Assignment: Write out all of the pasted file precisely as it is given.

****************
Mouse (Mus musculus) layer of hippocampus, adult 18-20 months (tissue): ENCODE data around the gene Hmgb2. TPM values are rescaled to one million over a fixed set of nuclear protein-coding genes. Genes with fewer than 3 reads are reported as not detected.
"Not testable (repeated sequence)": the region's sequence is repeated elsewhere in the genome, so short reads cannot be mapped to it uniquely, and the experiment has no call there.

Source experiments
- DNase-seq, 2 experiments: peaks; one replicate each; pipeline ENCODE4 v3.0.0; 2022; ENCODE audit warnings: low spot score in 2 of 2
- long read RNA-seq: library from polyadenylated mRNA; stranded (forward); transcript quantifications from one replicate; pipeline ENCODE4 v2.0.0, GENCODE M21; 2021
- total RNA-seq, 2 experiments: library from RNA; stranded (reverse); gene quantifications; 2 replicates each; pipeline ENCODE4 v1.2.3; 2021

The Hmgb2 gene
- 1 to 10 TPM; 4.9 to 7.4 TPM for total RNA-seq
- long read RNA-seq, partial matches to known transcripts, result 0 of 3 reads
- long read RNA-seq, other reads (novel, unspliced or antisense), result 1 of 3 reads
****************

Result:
Mouse (Mus musculus) layer of hippocampus, adult 18-20 months (tissue): ENCODE data around the gene Hmgb2. TPM values are rescaled to one million over a fixed set of nuclear protein-coding genes. Genes with fewer than 3 reads are reported as not detected.
"Not testable (repeated sequence)": the region's sequence is repeated elsewhere in the genome, so short reads cannot be mapped to it uniquely, and the experiment has no call there.

Source experiments
- DNase-seq, 2 experiments: peaks; one replicate each; pipeline ENCODE4 v3.0.0; 2022; ENCODE audit warnings: low spot score in 2 of 2
- long read RNA-seq: library from polyadenylated mRNA; stranded (forward); transcript quantifications from one replicate; pipeline ENCODE4 v2.0.0, GENCODE M21; 2021
- total RNA-seq, 2 experiments: library from RNA; stranded (reverse); gene quantifications; 2 replicates each; pipeline ENCODE4 v1.2.3; 2021

The Hmgb2 gene
- 1 to 10 TPM; 4.9 to 7.4 TPM for total RNA-seq
- long read RNA-seq, partial matches to known transcripts, result 0 of 3 reads
- long read RNA-seq, other reads (novel, unspliced or antisense), result 1 of 3 reads